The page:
May 4 (Bloomberg) -- Scotland and Northern Ireland airspace will close from 7 a.m. tomorrow as rising concentrations of volcanic ash from Iceland pose a risk to planes, and airlines including EasyJet Plc began canceling flights.
Emissions from Iceland’s Eyjafjallajökull volcano have increased in density, and an ash cloud will keep moving south, possibly affecting airports in the north west of England and north Wales, the U.K.’s Civil Aviation Authority said on its website. The CAA said it expects all Scottish and Northern Ireland airports will be shut from 7 a.m. tomorrow.
The announcement followed an earlier closing and reopening of airspace over Northern Ireland, and six hours of flight restrictions imposed by the Irish Aviation Authority on flights in and out of the country.
“The situation is very dynamic,” the CAA said. “Passengers expecting to travel from the impacted airports should contact their airlines to check whether their flight is operating.”
EasyJet will scrub flights departing from Scotland and Northern Ireland before 9 a.m. tomorrow, according to an e-mailed statement from the Luton, England-based airline that cited an “ongoing volcanic eruption in Iceland.”
British Airways, Ryanair
British Airways Plc, the U.K.’s largest carrier, plans to keep the situation “under review,” a spokeswoman said, while Ryanair Holdings Plc, Europe’s biggest airline by passengers, canceled all flights to and from Belfast, Derry, Edinburgh and Glasgow Prestwick airports from 6 a.m. and 2 p.m. tomorrow.
According to Dublin-based Ryanair, the Irish Aviation Authority also is cautioning that airspace over Dublin may close from noon tomorrow. A spokesman said the agency would issue a statement later.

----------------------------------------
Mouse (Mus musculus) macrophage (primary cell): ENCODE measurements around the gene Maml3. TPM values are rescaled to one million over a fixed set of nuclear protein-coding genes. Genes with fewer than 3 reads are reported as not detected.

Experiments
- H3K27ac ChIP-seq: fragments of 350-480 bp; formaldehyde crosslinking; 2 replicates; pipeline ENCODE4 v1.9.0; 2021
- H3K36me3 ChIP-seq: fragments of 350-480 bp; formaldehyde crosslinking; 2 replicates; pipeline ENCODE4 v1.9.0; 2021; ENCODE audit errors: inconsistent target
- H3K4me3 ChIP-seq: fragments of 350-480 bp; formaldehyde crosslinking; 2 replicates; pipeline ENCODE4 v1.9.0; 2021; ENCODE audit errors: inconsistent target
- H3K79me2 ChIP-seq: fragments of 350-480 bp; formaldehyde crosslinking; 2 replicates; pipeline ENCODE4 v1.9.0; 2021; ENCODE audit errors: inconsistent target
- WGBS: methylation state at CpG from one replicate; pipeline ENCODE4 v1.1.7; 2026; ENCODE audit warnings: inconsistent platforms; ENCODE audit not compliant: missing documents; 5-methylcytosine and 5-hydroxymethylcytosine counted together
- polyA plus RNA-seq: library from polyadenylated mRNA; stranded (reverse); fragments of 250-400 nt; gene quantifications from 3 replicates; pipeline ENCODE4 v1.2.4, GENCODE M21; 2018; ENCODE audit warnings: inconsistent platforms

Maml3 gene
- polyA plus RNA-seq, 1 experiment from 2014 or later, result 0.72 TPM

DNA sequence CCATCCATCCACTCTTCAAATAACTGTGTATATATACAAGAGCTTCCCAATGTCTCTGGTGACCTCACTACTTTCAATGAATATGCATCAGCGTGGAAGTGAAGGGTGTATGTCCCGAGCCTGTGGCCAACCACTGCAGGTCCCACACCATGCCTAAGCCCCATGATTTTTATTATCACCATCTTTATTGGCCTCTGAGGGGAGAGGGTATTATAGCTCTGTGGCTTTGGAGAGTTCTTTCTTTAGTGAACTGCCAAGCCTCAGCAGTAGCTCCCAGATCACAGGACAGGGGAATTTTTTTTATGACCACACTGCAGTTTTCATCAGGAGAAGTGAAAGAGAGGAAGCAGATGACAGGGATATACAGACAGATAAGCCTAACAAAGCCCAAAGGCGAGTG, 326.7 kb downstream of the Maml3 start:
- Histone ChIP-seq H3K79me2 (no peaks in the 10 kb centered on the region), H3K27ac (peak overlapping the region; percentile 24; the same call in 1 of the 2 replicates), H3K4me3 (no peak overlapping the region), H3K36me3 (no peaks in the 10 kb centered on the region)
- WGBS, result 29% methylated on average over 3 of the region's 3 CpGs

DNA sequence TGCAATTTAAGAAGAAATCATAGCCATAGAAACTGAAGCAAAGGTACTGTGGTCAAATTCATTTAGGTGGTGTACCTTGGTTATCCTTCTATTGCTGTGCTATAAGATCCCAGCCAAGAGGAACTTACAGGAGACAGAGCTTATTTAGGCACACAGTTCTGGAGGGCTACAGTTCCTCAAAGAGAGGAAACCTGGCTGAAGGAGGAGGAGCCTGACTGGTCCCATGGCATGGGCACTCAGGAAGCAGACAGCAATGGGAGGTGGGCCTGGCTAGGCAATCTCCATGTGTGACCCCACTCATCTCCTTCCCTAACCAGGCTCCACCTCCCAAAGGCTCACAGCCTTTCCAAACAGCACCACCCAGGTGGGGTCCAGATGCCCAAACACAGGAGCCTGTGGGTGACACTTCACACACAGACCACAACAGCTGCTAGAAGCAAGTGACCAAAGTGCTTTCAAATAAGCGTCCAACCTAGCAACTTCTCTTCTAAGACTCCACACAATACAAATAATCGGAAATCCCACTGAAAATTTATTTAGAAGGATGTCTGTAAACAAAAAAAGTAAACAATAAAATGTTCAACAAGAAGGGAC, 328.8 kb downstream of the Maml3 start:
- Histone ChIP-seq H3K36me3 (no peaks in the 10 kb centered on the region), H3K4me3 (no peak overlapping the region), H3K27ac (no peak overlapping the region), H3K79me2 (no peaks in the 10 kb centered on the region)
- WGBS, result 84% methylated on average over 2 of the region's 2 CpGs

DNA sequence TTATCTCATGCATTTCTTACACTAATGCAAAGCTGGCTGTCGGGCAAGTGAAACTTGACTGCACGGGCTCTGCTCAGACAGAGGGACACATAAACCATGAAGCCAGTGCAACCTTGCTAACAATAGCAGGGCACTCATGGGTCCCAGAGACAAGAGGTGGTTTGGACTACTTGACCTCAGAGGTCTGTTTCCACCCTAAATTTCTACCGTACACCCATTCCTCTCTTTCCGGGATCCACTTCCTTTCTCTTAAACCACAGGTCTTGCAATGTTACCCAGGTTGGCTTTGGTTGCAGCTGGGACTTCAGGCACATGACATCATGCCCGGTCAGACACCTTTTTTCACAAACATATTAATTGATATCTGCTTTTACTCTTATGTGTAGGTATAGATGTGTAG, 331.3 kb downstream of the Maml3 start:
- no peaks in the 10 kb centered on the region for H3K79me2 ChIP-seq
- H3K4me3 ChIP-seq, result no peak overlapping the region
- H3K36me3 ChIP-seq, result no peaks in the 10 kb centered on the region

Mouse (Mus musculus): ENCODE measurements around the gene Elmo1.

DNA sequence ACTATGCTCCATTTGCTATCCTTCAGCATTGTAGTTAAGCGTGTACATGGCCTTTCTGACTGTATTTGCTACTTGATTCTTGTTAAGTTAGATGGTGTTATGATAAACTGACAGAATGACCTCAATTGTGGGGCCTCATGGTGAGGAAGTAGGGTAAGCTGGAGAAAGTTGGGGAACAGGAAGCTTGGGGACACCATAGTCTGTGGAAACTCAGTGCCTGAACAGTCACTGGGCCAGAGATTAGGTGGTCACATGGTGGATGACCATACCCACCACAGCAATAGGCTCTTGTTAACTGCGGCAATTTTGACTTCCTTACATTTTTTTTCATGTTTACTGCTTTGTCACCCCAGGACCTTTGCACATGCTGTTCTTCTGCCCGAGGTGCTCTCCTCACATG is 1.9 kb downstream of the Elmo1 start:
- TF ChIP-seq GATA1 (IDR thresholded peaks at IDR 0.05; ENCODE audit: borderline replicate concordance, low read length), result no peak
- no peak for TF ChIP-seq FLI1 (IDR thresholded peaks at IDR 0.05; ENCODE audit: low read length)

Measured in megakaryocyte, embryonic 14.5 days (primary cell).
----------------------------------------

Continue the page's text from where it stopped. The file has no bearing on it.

The April 14 eruption of Eyjafjallajökull spread an ash plume thousands of miles, resulting in the cancellation of more than 100,000 flights across Europe. The disruption cost airlines about $1.7 billion in revenue, International Air Transport Association Chief Executive Officer Giovanni Bisignani estimated April 21.
At a meeting of European transport ministers in Brussels, the European Commission said it would lead work to craft plans for managing the risk from volcanic eruptions and present them to the International Civil Aviation Organization in September. The EC also pledged to speed efforts to create a so-called Single European Sky to ensure a faster response to future crises.
Measures will include setting up a “crisis coordination cell” made up of regulators including Eurocontrol, the body that coordinates flight paths across the region, and the European Air Safety Agency, that will organize the region’s response to emergencies, Spanish Transport and Development Minister Jose Blanco said.
An Airspace Blocks Coordinator will implement recommendations and a European network manager will be established before the end of this year.
More flights may be at risk of delays from the eruption of Eyjafjallajökull, because the northwesterly winds over the volcano “can blow ash over Ireland and disrupt air traffic there in the days to come,” said Helga Ivarsdottir, a meteorologist at the Icelandic Met Office.
“The forecast for the end of the week and early next week indicates a stronger wind, which can have a greater effect,” Ivarsdottir said.